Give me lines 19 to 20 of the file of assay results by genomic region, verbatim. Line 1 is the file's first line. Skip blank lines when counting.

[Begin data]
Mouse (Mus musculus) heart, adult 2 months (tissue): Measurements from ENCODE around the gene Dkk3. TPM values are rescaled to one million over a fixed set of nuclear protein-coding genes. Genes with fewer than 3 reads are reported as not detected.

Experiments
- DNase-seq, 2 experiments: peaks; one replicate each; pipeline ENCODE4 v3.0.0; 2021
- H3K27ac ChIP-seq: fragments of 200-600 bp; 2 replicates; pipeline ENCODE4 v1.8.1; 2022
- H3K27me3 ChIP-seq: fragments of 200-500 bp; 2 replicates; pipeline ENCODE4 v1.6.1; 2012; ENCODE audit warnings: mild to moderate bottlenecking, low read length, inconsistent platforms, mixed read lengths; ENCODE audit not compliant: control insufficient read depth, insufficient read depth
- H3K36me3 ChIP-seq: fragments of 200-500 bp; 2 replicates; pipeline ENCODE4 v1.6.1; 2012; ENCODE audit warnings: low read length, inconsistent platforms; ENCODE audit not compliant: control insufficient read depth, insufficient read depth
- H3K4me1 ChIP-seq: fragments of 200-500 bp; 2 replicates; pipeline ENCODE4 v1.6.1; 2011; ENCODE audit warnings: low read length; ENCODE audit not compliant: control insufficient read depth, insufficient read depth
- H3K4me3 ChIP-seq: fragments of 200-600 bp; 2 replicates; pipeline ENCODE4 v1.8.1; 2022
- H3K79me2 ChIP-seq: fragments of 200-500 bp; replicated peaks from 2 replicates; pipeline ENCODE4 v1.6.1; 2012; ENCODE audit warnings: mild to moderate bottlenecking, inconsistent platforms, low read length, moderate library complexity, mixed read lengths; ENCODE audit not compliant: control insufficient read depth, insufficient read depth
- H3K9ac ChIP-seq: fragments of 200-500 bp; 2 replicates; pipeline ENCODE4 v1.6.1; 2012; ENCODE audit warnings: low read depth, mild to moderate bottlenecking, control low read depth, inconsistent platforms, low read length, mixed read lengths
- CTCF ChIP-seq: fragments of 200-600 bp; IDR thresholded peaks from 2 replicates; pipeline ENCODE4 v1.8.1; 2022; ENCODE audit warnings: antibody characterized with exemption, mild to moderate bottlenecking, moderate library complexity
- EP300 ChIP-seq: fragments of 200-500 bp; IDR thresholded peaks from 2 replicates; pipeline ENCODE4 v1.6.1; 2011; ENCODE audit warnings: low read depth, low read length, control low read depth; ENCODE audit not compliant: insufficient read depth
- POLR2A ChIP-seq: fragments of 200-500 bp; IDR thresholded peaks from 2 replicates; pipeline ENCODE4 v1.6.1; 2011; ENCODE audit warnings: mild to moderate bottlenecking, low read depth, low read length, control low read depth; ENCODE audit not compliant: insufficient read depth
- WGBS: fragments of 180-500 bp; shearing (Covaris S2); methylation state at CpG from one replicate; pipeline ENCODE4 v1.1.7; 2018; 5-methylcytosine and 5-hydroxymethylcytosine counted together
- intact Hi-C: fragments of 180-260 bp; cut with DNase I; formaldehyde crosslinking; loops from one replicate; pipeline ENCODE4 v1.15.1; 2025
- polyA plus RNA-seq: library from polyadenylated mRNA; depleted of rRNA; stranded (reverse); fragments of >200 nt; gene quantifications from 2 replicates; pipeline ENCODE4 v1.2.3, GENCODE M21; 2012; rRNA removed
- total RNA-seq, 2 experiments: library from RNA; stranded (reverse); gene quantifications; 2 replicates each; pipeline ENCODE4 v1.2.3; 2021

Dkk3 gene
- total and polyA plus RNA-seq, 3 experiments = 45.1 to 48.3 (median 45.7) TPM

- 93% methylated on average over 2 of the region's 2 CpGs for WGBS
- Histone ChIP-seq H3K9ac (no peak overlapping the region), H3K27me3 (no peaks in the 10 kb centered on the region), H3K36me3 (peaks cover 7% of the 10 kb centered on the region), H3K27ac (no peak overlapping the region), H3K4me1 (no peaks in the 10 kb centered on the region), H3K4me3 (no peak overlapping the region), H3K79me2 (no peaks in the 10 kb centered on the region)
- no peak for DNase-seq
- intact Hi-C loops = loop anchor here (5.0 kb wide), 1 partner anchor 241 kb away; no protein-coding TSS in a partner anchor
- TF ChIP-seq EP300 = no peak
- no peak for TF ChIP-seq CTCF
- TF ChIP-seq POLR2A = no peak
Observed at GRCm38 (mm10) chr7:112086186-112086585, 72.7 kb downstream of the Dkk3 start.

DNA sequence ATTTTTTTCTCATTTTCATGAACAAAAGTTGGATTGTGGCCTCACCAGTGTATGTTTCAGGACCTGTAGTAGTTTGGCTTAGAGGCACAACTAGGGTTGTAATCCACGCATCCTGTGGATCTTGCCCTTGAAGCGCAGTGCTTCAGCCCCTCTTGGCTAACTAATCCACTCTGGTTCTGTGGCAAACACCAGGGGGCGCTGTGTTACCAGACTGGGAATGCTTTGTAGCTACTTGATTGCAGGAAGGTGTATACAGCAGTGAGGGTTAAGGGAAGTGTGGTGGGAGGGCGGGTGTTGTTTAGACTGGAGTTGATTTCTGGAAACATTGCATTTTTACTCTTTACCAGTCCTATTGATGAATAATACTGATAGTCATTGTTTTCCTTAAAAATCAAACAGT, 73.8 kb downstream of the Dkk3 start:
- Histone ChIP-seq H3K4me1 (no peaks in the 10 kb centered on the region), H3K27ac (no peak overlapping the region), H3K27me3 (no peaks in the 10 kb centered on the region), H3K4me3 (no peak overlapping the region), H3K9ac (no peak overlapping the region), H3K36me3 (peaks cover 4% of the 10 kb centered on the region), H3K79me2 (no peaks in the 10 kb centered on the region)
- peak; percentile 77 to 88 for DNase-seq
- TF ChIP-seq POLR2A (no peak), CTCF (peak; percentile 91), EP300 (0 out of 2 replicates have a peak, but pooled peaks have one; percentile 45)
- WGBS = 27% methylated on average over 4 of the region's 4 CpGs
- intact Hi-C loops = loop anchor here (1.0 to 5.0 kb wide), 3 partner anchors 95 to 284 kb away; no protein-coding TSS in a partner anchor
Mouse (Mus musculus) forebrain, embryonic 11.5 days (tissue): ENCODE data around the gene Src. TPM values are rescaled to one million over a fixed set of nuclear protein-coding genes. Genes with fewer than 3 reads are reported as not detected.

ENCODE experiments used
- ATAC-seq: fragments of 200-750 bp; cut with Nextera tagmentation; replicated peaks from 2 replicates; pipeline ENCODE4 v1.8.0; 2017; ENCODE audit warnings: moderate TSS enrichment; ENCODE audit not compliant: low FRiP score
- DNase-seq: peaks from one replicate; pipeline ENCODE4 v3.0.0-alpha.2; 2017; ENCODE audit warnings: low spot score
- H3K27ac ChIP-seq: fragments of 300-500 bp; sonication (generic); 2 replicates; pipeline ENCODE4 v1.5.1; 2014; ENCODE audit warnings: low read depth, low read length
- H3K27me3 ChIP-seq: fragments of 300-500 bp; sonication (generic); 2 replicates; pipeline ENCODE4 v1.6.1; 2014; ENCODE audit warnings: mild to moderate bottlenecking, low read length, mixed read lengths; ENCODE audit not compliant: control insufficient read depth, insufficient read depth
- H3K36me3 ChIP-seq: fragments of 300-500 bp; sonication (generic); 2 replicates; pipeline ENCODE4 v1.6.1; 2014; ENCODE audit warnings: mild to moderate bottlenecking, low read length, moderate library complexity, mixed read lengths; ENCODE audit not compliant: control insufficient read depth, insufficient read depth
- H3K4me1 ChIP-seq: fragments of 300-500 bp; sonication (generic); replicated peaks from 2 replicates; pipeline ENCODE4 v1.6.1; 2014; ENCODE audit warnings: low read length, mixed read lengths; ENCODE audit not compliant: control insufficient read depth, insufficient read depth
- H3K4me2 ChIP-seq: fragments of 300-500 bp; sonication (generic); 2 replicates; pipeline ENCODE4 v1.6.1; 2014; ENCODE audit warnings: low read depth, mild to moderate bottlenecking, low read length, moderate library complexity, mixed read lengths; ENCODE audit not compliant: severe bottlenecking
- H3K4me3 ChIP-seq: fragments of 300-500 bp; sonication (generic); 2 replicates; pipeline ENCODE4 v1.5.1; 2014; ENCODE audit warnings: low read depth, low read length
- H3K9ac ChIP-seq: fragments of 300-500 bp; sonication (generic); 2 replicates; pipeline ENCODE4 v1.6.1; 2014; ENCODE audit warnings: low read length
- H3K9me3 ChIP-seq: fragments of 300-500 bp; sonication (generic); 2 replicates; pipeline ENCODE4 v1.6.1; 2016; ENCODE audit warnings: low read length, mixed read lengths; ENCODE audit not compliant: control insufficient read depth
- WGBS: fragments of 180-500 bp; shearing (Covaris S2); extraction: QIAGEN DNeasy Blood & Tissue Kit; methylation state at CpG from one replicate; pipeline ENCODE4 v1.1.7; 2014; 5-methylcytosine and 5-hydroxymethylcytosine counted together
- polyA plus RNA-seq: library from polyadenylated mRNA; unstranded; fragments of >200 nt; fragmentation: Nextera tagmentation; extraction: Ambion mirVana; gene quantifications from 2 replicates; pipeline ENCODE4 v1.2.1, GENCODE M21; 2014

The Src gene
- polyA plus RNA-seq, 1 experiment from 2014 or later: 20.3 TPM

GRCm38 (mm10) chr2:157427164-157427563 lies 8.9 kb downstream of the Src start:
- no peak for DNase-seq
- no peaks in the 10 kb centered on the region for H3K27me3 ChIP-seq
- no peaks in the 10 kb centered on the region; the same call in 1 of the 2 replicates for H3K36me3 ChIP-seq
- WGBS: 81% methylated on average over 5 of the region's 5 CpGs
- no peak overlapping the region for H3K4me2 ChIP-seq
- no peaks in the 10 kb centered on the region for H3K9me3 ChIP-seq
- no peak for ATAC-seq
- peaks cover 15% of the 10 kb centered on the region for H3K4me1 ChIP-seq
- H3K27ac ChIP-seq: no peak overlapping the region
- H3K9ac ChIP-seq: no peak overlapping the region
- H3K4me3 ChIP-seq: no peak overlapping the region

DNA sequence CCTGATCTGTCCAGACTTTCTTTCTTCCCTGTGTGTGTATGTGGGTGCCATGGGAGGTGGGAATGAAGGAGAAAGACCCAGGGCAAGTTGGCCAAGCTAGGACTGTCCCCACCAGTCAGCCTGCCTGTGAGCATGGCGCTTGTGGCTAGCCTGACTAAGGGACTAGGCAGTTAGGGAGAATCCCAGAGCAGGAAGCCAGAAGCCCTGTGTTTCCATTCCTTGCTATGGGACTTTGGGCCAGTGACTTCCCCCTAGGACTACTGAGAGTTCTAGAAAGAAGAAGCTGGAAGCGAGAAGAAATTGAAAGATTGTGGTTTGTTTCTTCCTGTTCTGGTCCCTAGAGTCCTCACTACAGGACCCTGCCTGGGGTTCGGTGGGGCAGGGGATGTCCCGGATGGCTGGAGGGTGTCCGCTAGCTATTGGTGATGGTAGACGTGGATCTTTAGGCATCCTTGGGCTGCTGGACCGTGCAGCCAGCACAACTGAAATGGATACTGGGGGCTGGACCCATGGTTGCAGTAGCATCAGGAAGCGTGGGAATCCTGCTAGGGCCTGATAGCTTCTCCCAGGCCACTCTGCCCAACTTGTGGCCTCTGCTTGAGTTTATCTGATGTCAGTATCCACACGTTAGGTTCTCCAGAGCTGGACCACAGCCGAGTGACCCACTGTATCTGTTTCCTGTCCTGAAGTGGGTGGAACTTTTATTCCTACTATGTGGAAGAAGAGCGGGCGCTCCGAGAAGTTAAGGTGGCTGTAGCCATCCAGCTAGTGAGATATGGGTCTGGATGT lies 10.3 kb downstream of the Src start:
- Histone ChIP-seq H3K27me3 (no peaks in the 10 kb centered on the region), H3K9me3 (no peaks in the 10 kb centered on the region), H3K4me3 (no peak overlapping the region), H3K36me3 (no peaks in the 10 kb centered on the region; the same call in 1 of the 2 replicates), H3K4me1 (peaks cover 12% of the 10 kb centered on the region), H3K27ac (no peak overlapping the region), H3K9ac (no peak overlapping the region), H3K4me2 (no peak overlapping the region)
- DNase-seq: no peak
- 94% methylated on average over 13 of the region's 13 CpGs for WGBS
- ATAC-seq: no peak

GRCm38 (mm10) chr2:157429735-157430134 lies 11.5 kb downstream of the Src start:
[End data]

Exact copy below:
- total and polyA plus RNA-seq, 3 experiments = 45.1 to 48.3 (median 45.7) TPM

- 93% methylated on average over 2 of the region's 2 CpGs for WGBS